And what would a blog be without mention of food and restaurants. We were lucky enough to have a friend from Moraga, Allison, who had recently studied in Seville. She and her mom, who had visited her, each gave us a list of some of their favorite places. While we would have loved to try them all, we didn’t get a chance, but we did try some good ones. We were only two blocks from Bodega, so we hit that the day we arrived. It was a quiet afternoon there and we were able to get a table. We ordered based on Allison’s recommendations – berenjas con miel – honey and eggplant, flamenquin, pollo con salsa – it was all delicious! And I discovered something better than sangria – tinto de verano – delicious wine and lemonade spritzer. The Bodega gets pretty crowded during meal times with people standing and waiters shouting orders. Dave’s mom and I went down one afternoon and stood at the bar and were in the thick of it all. Thankfully she spoke spanish, so we did alright.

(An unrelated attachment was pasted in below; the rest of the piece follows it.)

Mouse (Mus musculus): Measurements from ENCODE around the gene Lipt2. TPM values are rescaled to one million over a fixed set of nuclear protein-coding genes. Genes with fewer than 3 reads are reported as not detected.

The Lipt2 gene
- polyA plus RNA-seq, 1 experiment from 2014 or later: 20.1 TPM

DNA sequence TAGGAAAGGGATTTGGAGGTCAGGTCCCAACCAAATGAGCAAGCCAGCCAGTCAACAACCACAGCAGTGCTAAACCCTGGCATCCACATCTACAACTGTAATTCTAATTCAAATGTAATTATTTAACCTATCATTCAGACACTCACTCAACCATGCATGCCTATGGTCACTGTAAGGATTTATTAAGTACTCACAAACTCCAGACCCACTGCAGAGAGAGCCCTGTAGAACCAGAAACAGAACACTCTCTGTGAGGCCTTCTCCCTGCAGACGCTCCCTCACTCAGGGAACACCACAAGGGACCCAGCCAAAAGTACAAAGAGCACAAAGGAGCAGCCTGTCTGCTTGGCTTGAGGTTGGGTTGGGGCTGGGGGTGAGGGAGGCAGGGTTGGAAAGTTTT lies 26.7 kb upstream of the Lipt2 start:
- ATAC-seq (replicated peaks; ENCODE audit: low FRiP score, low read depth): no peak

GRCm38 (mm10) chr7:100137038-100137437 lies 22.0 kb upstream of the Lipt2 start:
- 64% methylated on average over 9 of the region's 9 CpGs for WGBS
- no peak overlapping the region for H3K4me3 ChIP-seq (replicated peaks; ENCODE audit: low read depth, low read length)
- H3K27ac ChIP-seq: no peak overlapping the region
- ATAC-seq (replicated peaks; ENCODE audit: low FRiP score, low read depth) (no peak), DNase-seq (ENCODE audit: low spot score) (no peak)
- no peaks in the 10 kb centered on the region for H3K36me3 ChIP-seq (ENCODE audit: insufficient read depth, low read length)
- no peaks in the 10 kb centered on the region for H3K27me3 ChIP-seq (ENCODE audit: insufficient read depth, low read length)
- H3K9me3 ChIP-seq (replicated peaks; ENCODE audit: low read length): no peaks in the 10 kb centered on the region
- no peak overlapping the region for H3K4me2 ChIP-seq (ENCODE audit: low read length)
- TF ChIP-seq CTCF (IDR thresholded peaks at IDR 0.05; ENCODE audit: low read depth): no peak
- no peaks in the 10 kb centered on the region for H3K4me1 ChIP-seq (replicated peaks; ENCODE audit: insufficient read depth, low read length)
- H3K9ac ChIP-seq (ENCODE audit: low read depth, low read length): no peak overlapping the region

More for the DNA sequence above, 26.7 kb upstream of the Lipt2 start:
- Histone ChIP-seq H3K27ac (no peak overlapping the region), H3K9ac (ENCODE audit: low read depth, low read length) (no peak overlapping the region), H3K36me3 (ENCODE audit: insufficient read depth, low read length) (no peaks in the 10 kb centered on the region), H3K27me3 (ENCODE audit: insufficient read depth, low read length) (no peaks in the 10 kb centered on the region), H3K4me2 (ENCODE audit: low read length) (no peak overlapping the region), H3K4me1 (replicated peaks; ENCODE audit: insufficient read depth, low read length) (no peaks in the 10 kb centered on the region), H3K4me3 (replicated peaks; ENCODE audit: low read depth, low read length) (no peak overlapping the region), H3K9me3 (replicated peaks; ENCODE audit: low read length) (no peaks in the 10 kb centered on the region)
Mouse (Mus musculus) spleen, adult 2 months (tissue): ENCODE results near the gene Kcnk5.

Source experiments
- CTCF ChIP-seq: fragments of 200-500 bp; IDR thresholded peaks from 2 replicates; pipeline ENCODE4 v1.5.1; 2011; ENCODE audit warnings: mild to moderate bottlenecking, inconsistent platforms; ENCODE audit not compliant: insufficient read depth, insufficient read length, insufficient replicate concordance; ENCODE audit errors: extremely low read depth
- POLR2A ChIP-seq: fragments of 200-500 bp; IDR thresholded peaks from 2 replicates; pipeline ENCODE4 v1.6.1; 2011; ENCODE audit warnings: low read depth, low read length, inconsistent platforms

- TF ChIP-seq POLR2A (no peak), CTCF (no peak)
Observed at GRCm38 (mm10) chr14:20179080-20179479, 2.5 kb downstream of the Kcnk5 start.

Dave and I also got a date night and went to Ovejas Negras. We loved it!! Thankfully we got there when it opened at 8pm, because a list grew quickly for people waiting to get a table or our seat at the bar. We had mushroom risotto, pork cheeks, Galician beef, and ceviche. Including 4 drinks the whole dinner was 36 euros.
We did venture from Spanish food a couple of nights and hit a delicious Italian restaurant – l’Oca Giuliva. After being in Spain for over 4 weeks, we needed something different. Very good if you get a chance and also gets crowded. One night we had to sit outside since the inside tables were all reserved, but that turned out to be a good thing. We were front row to watch the men practice for Semana Santa – the week leading up to Easter, a very important holiday in Europe. We saw the men practice carrying the “pasos,” or floats, through the streets. There are 30 men – “costaleros” – wearing back braces that climb under the float and walk very slowly and carefully down the street for miles on Easter. This is quite an honor. These floats are massive and on Easter are beautifully decorated.
We were sad to leave, but had to head to Madrid in order to get the overnight train to Lisbon to visit my cousins.